“It was very clear-cut, based on the video we had,” said Sprint Cup Series director Richard Buck Sunday. “By having (an official) on the ground directly across from the restart box, they can really get a good understanding and allow us to feel 100 percent that we (made) a very good decision.”
No doubt about it, NASCAR called it right Sunday. The rulebook forbids the second-place driver from accelerating first within the restart zone. Keselowski clearly did that Sunday, regardless of whether he actually completed a pass. And in a sport that no longer values common sense, the hammer had to fall, setting a precedent that will almost certainly plague the sport for years to come.
From now on, NASCAR must rule with the iron hand they displayed Sunday in the Granite State. They must go by the absolute letter of the law, treating a one-inch violation the same as a mile. The stage is set for the 2015 championship to be decided – not by the drivers – but by a sadly embattled man in an official’s uniform, forced to black-flag the leader at Homestead Miami Speedway for gassing it up three inches early in an attempt to secure the greatest prize our sport has to offer
No more common sense, enough of discretion. All we’ll have left is the empty ache created by the witless desire for consistency at all costs.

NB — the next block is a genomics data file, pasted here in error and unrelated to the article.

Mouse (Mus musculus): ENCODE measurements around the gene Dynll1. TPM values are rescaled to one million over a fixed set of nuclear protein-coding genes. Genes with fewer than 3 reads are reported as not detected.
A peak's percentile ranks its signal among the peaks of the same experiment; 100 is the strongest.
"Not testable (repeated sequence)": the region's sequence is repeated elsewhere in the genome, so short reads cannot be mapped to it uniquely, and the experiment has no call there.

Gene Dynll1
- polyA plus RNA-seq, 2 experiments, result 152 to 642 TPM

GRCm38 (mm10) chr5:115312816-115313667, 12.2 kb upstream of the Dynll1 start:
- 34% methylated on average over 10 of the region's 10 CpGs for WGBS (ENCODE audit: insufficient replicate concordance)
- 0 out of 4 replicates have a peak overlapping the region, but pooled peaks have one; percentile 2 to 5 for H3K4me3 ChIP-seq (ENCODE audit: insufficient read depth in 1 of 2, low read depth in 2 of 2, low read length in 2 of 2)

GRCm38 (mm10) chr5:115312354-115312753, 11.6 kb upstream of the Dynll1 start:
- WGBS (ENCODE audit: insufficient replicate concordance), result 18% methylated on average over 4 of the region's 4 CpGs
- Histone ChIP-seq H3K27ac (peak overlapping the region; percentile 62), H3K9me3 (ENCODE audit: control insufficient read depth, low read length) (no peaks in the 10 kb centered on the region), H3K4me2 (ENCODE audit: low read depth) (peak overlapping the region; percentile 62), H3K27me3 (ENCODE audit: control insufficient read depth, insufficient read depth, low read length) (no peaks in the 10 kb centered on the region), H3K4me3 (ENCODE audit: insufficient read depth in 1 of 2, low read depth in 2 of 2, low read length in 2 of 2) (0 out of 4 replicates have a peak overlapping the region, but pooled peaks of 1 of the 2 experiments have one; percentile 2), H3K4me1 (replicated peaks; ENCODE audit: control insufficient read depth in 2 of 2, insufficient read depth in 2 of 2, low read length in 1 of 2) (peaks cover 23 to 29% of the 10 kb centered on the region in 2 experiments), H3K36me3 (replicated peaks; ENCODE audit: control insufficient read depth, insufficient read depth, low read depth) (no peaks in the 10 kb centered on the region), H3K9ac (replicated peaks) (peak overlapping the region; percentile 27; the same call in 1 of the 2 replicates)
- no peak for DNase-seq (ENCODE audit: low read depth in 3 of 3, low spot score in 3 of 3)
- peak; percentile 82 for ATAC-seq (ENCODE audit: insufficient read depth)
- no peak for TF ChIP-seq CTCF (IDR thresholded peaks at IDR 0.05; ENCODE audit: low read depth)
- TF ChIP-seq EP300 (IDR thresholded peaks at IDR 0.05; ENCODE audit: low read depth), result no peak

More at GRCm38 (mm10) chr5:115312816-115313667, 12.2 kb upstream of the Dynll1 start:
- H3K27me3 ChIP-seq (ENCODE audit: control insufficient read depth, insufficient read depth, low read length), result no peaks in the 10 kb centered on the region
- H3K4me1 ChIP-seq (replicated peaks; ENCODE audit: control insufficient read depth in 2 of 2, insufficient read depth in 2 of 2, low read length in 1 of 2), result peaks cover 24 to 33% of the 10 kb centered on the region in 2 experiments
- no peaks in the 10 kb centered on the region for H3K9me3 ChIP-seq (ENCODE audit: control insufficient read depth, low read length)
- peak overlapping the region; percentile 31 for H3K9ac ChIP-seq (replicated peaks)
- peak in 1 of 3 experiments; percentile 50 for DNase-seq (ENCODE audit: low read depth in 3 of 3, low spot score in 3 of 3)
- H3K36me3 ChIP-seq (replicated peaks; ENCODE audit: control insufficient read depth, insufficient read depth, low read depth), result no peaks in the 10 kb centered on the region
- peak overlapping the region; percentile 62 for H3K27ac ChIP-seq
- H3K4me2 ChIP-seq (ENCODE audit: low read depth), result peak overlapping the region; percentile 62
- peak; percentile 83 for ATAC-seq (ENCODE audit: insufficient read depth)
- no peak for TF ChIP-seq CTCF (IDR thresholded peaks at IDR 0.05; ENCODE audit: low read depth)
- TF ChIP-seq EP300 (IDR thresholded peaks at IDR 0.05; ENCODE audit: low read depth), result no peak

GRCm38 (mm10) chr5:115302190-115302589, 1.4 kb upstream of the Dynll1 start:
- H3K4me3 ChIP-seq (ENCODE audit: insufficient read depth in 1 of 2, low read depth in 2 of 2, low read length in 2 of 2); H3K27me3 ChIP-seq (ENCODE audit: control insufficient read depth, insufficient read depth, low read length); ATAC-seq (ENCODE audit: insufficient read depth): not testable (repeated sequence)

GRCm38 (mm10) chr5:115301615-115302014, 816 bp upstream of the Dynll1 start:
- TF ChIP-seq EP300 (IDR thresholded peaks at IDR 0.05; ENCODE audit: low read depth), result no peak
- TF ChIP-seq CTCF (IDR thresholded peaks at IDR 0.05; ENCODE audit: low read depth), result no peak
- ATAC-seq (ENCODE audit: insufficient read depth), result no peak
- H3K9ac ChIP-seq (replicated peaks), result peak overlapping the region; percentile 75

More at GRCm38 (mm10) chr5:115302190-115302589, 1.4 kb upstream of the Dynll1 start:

“We're not out to get anybody,” said NASCAR’s Buck. “But we're the keeper of the rules and the enforcer of the rules. All anybody asks for in this garage area is to be treated fairly, and we believe we did our job today."

Be careful what you wish for, NASCAR fans. Because you just got it.

Friday, September 25, 2015

Brandon Jones Full-Time At RCR Next Season

Brandon Jones will return to Richard Childress Racing in 2016 as a full-time driver in the NASCAR XFINITY Series.  

Jones shared seat time with Austin Dillon and Paul Menard as drivers of the No. 33 XFINITY Series Chevrolet in 2015. The Atlanta native has competed in four XFINITY Series races under the RCR banner at Iowa Speedway (twice), Mid-Ohio Sports Car Course and Bristol Motor Speedway.  

Jones made his series debut at Iowa Speedway in May where he started fifth and finished eighth. Through four XFINITY Series races, Jones has earned an average starting position of 10.2 and an average finishing position of 17.5. His final XFINITY Series race of 2015 is at Kentucky Speedway on September 26.